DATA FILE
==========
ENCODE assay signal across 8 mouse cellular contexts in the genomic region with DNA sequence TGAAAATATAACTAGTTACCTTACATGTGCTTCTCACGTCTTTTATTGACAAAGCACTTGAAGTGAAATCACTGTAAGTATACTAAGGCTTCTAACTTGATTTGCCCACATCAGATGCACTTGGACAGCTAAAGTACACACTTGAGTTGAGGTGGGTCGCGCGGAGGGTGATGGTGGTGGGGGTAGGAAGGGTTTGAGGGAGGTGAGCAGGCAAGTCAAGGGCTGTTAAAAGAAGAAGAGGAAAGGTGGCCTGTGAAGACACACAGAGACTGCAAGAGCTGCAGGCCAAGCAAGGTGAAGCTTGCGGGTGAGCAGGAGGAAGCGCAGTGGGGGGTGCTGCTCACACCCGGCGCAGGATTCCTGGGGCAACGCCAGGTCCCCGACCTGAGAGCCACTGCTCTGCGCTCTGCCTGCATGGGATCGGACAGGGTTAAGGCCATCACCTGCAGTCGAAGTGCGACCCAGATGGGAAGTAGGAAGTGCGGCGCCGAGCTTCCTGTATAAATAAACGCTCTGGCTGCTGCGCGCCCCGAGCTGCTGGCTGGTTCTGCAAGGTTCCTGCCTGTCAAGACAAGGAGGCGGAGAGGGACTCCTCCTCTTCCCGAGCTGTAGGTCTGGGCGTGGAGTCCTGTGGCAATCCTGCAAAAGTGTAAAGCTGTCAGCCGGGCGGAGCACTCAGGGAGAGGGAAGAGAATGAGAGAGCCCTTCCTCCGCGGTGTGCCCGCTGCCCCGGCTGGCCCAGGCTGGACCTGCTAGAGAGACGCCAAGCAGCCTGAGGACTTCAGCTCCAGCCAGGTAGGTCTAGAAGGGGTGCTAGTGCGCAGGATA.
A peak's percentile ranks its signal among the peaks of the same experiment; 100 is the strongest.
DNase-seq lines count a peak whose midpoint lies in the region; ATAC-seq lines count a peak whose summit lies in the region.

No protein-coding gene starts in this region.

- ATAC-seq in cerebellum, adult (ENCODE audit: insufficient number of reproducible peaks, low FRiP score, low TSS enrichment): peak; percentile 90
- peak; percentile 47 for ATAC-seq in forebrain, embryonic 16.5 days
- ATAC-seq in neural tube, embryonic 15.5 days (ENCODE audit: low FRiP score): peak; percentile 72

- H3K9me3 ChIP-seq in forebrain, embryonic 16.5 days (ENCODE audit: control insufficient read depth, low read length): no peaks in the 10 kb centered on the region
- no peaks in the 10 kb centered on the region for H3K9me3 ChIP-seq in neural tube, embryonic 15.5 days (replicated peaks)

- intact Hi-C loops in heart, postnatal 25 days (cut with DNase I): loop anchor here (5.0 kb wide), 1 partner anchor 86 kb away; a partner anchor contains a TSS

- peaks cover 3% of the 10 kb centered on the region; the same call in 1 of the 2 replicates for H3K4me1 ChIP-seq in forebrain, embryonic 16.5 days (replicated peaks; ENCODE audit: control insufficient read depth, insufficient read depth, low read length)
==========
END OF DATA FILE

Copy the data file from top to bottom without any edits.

ENCODE assay signal across 8 mouse cellular contexts in the genomic region with DNA sequence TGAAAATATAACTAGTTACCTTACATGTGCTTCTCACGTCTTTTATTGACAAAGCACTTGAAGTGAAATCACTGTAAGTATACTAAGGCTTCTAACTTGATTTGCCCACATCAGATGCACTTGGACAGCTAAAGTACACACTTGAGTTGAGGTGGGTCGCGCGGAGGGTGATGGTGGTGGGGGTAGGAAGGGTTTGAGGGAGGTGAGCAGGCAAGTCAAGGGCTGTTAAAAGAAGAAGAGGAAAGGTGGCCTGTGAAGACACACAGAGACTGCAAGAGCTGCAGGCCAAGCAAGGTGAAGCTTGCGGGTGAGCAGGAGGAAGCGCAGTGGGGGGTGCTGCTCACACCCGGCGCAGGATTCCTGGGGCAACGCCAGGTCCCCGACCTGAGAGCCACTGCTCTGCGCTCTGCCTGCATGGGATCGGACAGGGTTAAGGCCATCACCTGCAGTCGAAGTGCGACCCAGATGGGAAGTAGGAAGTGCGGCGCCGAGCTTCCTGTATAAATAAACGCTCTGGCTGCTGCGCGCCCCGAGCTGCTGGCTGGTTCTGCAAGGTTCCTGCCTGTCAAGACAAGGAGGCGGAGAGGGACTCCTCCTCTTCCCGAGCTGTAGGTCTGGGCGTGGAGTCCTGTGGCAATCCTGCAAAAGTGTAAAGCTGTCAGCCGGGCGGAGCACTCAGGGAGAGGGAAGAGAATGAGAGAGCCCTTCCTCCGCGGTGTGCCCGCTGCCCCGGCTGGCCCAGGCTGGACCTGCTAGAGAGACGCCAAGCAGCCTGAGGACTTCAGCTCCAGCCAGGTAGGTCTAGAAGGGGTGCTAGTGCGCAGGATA.
A peak's percentile ranks its signal among the peaks of the same experiment; 100 is the strongest.
DNase-seq lines count a peak whose midpoint lies in the region; ATAC-seq lines count a peak whose summit lies in the region.

No protein-coding gene starts in this region.

- ATAC-seq in cerebellum, adult (ENCODE audit: insufficient number of reproducible peaks, low FRiP score, low TSS enrichment): peak; percentile 90
- peak; percentile 47 for ATAC-seq in forebrain, embryonic 16.5 days
- ATAC-seq in neural tube, embryonic 15.5 days (ENCODE audit: low FRiP score): peak; percentile 72

- H3K9me3 ChIP-seq in forebrain, embryonic 16.5 days (ENCODE audit: control insufficient read depth, low read length): no peaks in the 10 kb centered on the region
- no peaks in the 10 kb centered on the region for H3K9me3 ChIP-seq in neural tube, embryonic 15.5 days (replicated peaks)

- intact Hi-C loops in heart, postnatal 25 days (cut with DNase I): loop anchor here (5.0 kb wide), 1 partner anchor 86 kb away; a partner anchor contains a TSS

- peaks cover 3% of the 10 kb centered on the region; the same call in 1 of the 2 replicates for H3K4me1 ChIP-seq in forebrain, embryonic 16.5 days (replicated peaks; ENCODE audit: control insufficient read depth, insufficient read depth, low read length)